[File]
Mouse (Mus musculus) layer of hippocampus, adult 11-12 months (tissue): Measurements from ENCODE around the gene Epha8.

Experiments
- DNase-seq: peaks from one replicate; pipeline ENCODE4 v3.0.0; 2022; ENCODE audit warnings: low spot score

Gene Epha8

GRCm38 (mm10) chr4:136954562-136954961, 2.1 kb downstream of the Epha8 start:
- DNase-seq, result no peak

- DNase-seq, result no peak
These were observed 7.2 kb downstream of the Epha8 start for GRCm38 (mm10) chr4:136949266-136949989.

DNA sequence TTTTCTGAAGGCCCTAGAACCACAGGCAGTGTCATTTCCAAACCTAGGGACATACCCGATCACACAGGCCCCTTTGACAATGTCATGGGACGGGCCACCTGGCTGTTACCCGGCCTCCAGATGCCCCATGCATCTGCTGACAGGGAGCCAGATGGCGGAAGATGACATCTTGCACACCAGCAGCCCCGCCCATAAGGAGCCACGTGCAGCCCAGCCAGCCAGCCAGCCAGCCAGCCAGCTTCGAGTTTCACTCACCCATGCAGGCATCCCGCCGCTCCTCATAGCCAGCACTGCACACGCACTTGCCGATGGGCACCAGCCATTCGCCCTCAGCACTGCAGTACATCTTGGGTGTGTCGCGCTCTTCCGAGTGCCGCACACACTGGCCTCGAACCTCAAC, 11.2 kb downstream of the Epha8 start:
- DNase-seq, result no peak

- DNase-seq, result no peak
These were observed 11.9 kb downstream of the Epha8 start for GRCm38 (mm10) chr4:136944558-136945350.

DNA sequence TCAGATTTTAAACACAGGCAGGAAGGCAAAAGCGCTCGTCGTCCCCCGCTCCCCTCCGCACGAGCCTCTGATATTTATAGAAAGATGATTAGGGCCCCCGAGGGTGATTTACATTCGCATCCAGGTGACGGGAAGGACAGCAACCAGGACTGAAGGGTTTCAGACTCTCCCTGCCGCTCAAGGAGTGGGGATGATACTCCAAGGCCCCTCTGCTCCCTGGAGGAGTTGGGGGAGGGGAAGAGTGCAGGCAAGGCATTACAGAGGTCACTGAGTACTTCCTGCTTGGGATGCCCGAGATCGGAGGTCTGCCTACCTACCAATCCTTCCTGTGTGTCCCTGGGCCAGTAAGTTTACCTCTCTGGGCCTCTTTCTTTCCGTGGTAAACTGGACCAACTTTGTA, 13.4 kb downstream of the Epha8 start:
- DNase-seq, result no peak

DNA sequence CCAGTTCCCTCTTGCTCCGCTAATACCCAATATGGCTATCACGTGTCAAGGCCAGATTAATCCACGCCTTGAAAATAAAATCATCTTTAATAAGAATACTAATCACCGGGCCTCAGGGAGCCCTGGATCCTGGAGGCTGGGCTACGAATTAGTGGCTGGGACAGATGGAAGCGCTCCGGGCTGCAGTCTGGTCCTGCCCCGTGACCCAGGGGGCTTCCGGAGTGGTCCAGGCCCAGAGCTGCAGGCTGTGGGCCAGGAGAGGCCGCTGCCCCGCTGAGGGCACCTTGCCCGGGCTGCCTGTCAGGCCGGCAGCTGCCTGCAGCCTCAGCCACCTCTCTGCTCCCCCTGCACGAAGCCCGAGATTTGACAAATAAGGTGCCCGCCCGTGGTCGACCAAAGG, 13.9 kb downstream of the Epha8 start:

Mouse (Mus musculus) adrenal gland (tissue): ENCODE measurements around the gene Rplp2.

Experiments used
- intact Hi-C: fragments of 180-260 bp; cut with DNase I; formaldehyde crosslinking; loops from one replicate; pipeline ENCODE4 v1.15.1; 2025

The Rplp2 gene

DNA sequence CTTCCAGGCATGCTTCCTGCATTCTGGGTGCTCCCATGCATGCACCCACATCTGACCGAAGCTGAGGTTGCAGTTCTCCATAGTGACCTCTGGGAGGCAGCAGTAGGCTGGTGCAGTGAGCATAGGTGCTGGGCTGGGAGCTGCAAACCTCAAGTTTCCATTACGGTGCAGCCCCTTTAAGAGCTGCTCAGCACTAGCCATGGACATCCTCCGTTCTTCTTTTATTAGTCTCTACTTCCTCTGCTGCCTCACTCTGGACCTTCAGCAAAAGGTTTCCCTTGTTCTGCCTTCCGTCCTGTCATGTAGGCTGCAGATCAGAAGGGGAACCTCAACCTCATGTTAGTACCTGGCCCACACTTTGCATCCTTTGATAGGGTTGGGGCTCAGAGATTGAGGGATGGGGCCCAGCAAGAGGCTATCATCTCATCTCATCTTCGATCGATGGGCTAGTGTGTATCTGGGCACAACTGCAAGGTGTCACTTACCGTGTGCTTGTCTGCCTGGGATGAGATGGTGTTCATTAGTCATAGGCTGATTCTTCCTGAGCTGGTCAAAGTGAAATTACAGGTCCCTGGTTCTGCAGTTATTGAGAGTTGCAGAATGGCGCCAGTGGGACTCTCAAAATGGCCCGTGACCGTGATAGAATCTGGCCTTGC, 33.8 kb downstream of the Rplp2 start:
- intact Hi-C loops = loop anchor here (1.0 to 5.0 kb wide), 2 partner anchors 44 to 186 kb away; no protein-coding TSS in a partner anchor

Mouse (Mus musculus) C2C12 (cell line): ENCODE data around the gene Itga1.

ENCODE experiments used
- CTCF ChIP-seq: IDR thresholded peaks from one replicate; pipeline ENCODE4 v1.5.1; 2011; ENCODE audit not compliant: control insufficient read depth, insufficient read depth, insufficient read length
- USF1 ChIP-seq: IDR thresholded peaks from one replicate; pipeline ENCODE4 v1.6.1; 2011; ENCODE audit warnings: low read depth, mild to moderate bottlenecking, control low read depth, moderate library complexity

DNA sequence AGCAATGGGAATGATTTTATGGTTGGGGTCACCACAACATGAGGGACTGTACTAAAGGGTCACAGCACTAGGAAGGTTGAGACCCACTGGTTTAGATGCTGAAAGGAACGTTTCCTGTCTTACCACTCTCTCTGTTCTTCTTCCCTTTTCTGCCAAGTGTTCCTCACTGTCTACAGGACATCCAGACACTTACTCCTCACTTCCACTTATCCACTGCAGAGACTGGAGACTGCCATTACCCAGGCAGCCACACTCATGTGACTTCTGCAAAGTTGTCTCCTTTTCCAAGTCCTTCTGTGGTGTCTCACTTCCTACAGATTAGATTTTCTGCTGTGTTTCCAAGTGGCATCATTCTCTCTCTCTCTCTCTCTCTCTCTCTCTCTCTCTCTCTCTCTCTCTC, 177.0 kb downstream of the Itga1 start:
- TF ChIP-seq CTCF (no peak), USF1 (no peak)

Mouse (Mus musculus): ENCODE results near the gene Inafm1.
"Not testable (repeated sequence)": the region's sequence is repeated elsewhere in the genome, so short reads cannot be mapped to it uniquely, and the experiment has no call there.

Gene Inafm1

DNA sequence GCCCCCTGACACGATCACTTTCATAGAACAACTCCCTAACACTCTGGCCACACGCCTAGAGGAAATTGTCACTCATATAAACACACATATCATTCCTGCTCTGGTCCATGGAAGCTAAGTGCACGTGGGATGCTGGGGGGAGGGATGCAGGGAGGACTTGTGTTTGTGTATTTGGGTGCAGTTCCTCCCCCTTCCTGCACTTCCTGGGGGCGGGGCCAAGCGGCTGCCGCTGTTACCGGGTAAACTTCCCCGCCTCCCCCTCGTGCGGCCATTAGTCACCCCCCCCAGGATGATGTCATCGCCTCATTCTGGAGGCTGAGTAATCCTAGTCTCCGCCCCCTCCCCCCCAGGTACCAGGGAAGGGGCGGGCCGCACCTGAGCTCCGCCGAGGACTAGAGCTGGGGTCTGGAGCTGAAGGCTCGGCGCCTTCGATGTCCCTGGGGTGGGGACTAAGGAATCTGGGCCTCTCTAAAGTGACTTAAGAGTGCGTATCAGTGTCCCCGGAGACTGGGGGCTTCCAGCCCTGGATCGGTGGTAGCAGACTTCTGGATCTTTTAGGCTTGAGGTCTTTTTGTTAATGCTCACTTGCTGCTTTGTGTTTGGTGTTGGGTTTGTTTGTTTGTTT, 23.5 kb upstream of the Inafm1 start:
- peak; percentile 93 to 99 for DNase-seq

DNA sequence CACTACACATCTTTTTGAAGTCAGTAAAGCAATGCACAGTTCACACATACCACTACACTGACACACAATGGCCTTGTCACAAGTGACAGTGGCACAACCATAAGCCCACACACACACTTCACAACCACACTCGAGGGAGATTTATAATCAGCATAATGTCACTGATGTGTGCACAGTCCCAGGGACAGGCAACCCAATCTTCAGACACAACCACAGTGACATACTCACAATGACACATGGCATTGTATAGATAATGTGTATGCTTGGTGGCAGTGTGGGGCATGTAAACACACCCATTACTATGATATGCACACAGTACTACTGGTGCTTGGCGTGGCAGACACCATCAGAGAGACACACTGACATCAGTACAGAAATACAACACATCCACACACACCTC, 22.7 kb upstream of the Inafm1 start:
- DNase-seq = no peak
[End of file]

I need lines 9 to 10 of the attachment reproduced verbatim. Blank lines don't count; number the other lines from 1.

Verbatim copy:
DNA sequence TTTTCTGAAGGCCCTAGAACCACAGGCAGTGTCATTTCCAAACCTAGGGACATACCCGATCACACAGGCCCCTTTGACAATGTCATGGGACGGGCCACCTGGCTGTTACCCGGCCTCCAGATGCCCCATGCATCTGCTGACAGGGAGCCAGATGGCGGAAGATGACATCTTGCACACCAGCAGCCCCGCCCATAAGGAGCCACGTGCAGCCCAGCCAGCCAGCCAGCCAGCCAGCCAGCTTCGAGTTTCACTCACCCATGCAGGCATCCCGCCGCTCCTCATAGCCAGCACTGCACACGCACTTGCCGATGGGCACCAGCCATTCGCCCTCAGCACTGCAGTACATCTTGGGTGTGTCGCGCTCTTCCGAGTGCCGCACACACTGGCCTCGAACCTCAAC, 11.2 kb downstream of the Epha8 start:
- DNase-seq, result no peak